Bahrain’s elections a closed shop for migrant workers
Saturday’s parliamentary elections in Bahrain, the first since 2002, have placed great emphasis on transparency and encouraging voter turnout, with the government offering to enter those who go to the polls into a prize draw for an iPhone 6.
In a drive towards greater accessibility, Bahrain’s electoral commission has published a list of all the 266 candidates standing in the country’s four governorates. A pro-elections campaign group, Citizens for Bahrain, has even sought to outline the political stances of all those standing.
But no matter how high the turnout and how vocal the campaign groups, one significant portion of the population will be excluded from the ballot. Migrant workers, who by the latest estimations officially make up some 55 percent of the population, will not have a vote on Saturday.
Economically active, politically disenfranchised
Of all the Gulf States, Bahrain has one of the lowest proportions of migrant workers - only Oman relies less on imported labour. But the numbers of non-Bahrainis working in the country are on the rise, as is the extent to which they prop up the economy.
However, the economic contribution of migrant workers does not translate seamlessly into political engagement, despite the patchy rights afforded them by Bahrain’s legal system. Rob Franklin wrote in 1985 that expatriates in Bahrain live in “well-structured insecurity” – despite decades of partial reform, migrant workers on the whole remain shut out of the political conversation.
Language, as well as the feeling of insecurity, proves a key stumbling-block. Many of Bahrain’s foreign workers hail from countries like Nepal, India and Pakistan and most have not completed primary education. According to rights groups, huge numbers of workers in Bahrain speak little or no Arabic, and only contracts written in Arabic are widely recognised.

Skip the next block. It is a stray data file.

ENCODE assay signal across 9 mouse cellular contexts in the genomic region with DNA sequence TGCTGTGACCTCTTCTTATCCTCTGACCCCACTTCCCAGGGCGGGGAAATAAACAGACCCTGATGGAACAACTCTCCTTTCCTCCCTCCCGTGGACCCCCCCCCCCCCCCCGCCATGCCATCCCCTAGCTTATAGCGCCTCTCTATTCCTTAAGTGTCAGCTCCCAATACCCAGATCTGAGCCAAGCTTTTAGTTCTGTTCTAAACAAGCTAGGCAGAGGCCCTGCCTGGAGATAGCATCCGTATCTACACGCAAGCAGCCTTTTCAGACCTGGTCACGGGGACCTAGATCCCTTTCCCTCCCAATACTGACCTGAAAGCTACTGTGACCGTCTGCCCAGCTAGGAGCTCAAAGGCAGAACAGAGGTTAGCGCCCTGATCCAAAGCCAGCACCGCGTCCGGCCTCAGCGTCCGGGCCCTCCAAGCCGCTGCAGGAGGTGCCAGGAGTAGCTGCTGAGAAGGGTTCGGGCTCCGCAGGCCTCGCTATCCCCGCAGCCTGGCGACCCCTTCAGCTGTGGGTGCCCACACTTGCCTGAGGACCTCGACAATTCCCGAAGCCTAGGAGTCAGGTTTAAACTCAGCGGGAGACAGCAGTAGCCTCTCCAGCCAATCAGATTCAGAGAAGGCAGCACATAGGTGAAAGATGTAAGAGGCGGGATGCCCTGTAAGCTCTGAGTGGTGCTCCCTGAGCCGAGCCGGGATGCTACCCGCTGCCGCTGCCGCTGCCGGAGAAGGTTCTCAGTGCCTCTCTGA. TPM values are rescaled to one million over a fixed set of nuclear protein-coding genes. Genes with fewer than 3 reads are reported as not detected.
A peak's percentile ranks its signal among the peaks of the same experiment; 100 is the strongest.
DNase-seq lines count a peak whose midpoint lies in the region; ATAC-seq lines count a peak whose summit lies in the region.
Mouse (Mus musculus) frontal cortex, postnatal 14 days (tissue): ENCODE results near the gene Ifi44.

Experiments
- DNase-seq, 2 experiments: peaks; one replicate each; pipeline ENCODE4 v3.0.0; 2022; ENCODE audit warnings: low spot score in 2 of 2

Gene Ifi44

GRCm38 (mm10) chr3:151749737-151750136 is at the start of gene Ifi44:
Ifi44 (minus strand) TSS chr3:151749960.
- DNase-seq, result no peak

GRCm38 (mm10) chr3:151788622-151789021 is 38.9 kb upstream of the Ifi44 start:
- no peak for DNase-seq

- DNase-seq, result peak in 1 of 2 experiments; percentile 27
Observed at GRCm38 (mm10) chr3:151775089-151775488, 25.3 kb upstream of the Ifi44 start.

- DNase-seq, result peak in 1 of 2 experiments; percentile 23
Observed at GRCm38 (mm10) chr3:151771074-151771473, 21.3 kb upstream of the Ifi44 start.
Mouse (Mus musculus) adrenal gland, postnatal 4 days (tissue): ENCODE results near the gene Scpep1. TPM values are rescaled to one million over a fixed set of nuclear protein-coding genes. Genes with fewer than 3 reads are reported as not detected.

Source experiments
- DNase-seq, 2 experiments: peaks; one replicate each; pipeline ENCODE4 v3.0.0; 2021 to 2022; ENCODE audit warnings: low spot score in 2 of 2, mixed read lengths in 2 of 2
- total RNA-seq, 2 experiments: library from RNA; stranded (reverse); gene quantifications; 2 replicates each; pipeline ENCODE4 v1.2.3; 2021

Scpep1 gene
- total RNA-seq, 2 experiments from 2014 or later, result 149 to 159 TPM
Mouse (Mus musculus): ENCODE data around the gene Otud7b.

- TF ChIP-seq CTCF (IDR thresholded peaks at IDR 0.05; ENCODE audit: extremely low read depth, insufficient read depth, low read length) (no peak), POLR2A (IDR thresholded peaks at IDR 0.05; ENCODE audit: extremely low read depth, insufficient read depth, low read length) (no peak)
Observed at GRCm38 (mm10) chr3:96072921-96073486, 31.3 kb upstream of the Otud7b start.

Among transient low-income labourers, who make up the majority of non-national workers, the separation from Bahraini society is geographical as well as linguistic.
“Migrant labourers are segregated from the rest of the community,” according to Justin Gengler, a senior researcher at Qatar University and editor of the blog Religion and Politics in Bahrain. “The labour camp populations based in the far south of the country are segregated physically and politically” from the rest of society, making it near impossible to have a voice in mainstream political discussions.
Migrant workers can, though, access one political platform: non-nationals can join labour organisations, and even run for office in Bahraini unions. However, analysts have so far seen little co-ordination between Bahrainis and non-nationals within the country’s unions.
“Expatriates are not vying with nationals for dominance in a specific union. In fact, they have set up their own institutions that aim to challenge the more-established organisations,” Gengler told MEE.
Since non-nationals do not have a vote, any campaigning done within their unions is unlikely to have a noticeable impact.
“To the extent that [non-national unions] have real policy agendas, they cannot be translated into political action. Instead, it is an example of expatriates being used as an apolitical blocking tool to take up space and provide a reliably pro-government bloc of support.”
Stumbling reforms and political deadlock
The exclusion of migrant workers from mainstream politics does not mean, however, that their treatment is not a hot-button political issue in Bahrain, not least because of increasing awareness among Bahrainis.
“The general public is now increasingly aware of the issues surrounding migrant labour,” according to Beverley Hamadeh, general secretary of Bahrain-based NGO the Migrant Workers Protection Society.
Bahrain garnered praise in 2009 when it became the first Gulf state to abolish the much-criticised kafala system, which required migrant workers to be tied to a “sponsor”, usually their employer, for a minimum of two years after their arrival.
However, in reality the system was never reformed, and kafala remains firmly in place. Many in the business community objected to the change, which would have meant they were forced to pay extra recruitment fees. Under pressure, the government eventually back-tracked; by 2014, the only reform to be implemented is that workers are now tied to their employers for 12 instead of 24 months.